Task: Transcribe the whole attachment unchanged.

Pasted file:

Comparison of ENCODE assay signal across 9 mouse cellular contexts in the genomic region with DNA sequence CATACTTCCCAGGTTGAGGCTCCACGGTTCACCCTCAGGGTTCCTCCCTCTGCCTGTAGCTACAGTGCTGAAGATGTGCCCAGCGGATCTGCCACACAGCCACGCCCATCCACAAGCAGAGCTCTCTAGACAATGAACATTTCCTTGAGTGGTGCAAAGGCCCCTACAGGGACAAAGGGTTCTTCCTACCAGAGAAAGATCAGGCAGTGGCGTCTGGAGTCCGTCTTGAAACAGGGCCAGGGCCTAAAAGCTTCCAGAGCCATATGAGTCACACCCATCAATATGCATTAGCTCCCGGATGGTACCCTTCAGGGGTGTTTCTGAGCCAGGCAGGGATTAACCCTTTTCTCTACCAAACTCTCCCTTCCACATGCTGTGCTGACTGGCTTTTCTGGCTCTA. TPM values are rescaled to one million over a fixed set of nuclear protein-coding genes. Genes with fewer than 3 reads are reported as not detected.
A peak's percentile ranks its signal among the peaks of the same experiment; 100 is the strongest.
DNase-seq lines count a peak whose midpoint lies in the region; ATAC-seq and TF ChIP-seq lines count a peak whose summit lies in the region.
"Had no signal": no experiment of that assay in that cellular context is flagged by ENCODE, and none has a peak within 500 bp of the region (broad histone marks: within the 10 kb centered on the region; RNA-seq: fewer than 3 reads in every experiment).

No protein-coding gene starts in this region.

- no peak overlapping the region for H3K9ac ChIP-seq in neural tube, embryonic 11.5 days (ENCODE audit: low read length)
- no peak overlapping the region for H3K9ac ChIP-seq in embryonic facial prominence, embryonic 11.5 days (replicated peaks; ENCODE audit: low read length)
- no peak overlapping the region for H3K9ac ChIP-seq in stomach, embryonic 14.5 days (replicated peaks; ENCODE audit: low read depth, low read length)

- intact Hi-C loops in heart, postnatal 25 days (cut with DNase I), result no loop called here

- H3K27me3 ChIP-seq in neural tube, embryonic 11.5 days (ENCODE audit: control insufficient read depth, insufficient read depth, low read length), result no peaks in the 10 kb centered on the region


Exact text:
Comparison of ENCODE assay signal across 9 mouse cellular contexts in the genomic region with DNA sequence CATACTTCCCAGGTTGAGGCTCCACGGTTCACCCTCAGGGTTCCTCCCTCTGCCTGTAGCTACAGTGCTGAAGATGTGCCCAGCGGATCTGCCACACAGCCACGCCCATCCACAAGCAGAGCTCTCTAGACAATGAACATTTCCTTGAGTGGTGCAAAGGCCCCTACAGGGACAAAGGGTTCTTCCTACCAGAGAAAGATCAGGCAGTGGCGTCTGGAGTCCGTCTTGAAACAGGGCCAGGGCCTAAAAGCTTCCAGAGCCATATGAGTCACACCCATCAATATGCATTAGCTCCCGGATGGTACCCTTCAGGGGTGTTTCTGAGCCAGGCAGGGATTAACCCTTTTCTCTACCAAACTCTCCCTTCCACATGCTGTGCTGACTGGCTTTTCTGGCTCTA. TPM values are rescaled to one million over a fixed set of nuclear protein-coding genes. Genes with fewer than 3 reads are reported as not detected.
A peak's percentile ranks its signal among the peaks of the same experiment; 100 is the strongest.
DNase-seq lines count a peak whose midpoint lies in the region; ATAC-seq and TF ChIP-seq lines count a peak whose summit lies in the region.
"Had no signal": no experiment of that assay in that cellular context is flagged by ENCODE, and none has a peak within 500 bp of the region (broad histone marks: within the 10 kb centered on the region; RNA-seq: fewer than 3 reads in every experiment).

No protein-coding gene starts in this region.

- no peak overlapping the region for H3K9ac ChIP-seq in neural tube, embryonic 11.5 days (ENCODE audit: low read length)
- no peak overlapping the region for H3K9ac ChIP-seq in embryonic facial prominence, embryonic 11.5 days (replicated peaks; ENCODE audit: low read length)
- no peak overlapping the region for H3K9ac ChIP-seq in stomach, embryonic 14.5 days (replicated peaks; ENCODE audit: low read depth, low read length)

- intact Hi-C loops in heart, postnatal 25 days (cut with DNase I), result no loop called here

- H3K27me3 ChIP-seq in neural tube, embryonic 11.5 days (ENCODE audit: control insufficient read depth, insufficient read depth, low read length), result no peaks in the 10 kb centered on the region